tree health

Get involved in the tree health survey this summer

Scientists are urging people across Britain to get outdoors and examine the health of the trees in their gardens, local parks or woodlands before the end of September.

The OPAL tree health survey, which launched in May, gives people of all ages and abilities the opportunity to learn more about our trees and help scientists protect them from pests and diseases including Ash Dieback.


Dara O Briain gets the lowdown on the OPAL tree health survey

It's not every day that your work gets a mention on a primetime BBC TV show. But last night, the OPAL tree health survey was among the projects covered on Dara O Briain's Science Club.

The programme focused on citizen science, looking at projects around the world harnessing the power of mass participation, such as Californians recording earthquake activity data on their laptops.


Survey up to 50 trees with new forms

New recording sheets will enable people to easily record data for large numbers of trees for the OPAL tree health survey.

The electronic version allows you to record tree health data for up to 50 trees using your laptop, tablet or other portable electronic device without needing access to a wifi connection or a mobile internet signal.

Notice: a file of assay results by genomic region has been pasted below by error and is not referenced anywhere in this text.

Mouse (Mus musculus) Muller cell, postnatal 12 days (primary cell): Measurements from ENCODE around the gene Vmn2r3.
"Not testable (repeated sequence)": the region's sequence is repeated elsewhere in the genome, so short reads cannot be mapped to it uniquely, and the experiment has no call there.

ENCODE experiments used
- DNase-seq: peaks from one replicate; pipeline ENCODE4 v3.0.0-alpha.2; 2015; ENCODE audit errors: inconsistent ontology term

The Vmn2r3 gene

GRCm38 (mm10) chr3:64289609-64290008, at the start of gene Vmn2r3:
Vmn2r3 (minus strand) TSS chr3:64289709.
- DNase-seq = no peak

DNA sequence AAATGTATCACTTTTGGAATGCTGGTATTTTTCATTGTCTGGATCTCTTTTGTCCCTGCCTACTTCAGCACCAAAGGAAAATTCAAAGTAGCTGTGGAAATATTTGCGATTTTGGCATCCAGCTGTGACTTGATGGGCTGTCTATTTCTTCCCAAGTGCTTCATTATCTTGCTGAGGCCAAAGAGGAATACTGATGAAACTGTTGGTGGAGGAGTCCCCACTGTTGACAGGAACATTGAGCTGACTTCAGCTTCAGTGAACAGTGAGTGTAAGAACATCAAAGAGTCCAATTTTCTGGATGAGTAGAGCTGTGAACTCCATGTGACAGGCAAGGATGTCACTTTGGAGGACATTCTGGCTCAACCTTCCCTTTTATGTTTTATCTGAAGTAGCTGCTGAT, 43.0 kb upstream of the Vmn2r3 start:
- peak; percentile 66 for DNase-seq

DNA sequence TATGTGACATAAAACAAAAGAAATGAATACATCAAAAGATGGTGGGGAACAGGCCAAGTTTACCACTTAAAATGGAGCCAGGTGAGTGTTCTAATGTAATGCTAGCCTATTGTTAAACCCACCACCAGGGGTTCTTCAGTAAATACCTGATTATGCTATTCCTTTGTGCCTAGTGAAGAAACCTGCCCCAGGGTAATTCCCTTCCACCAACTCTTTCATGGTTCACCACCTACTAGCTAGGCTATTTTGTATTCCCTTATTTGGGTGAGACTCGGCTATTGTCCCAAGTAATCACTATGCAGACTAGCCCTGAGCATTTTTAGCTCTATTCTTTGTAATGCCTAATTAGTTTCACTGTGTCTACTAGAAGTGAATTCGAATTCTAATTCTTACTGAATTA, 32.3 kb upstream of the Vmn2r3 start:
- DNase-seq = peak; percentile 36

Minister calls on everyone to protect trees

Everyone has a role to play in the battle to protect trees and plants, Environment Secretary Owen Paterson said today.

The Minister was speaking as he visited Chelsea Flower Show to see the ‘Stop the Spread’ garden, part-funded by Defra and the Food and Environment Research Agency (FERA) – a partner in the development of the OPAL tree health survey.

The garden contrasts a healthy natural environment with an avenue of lifeless trees to show what could happen if tree and plant diseases were left unchecked.


OPAL tree health survey opens

People across the UK are being encouraged to examine the trees where they live, work or go to school as our seventh survey on tree health opens today.

The survey, designed in collaboration with Forest Research and FERA, includes activities such as identifying tree species, measuring height and examining trees for signs of poor health.



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